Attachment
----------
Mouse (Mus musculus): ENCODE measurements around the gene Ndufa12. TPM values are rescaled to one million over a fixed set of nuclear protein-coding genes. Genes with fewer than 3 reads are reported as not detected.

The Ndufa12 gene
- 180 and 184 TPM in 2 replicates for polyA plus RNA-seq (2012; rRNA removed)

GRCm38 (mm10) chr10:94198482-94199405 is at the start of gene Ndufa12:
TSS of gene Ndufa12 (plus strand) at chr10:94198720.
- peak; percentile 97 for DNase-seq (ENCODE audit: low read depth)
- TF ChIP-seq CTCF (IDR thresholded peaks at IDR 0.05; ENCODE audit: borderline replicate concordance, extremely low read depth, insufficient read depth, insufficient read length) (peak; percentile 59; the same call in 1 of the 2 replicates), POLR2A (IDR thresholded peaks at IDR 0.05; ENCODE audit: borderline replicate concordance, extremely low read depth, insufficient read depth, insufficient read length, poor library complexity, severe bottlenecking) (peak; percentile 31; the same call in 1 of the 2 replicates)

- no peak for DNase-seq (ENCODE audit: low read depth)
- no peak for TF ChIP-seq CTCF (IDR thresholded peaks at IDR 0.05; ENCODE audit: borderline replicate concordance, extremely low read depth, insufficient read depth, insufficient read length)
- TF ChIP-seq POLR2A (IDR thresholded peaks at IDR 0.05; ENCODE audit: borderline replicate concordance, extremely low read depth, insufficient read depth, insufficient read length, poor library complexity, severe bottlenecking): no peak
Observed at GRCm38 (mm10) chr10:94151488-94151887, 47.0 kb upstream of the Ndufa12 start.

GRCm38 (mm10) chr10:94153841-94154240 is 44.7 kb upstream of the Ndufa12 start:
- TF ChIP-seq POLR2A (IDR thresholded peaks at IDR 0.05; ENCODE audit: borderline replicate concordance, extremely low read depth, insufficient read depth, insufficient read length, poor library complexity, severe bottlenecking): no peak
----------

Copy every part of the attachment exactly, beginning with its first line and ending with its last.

Mouse (Mus musculus): ENCODE measurements around the gene Ndufa12. TPM values are rescaled to one million over a fixed set of nuclear protein-coding genes. Genes with fewer than 3 reads are reported as not detected.

The Ndufa12 gene
- 180 and 184 TPM in 2 replicates for polyA plus RNA-seq (2012; rRNA removed)

GRCm38 (mm10) chr10:94198482-94199405 is at the start of gene Ndufa12:
TSS of gene Ndufa12 (plus strand) at chr10:94198720.
- peak; percentile 97 for DNase-seq (ENCODE audit: low read depth)
- TF ChIP-seq CTCF (IDR thresholded peaks at IDR 0.05; ENCODE audit: borderline replicate concordance, extremely low read depth, insufficient read depth, insufficient read length) (peak; percentile 59; the same call in 1 of the 2 replicates), POLR2A (IDR thresholded peaks at IDR 0.05; ENCODE audit: borderline replicate concordance, extremely low read depth, insufficient read depth, insufficient read length, poor library complexity, severe bottlenecking) (peak; percentile 31; the same call in 1 of the 2 replicates)

- no peak for DNase-seq (ENCODE audit: low read depth)
- no peak for TF ChIP-seq CTCF (IDR thresholded peaks at IDR 0.05; ENCODE audit: borderline replicate concordance, extremely low read depth, insufficient read depth, insufficient read length)
- TF ChIP-seq POLR2A (IDR thresholded peaks at IDR 0.05; ENCODE audit: borderline replicate concordance, extremely low read depth, insufficient read depth, insufficient read length, poor library complexity, severe bottlenecking): no peak
Observed at GRCm38 (mm10) chr10:94151488-94151887, 47.0 kb upstream of the Ndufa12 start.

GRCm38 (mm10) chr10:94153841-94154240 is 44.7 kb upstream of the Ndufa12 start:
- TF ChIP-seq POLR2A (IDR thresholded peaks at IDR 0.05; ENCODE audit: borderline replicate concordance, extremely low read depth, insufficient read depth, insufficient read length, poor library complexity, severe bottlenecking): no peak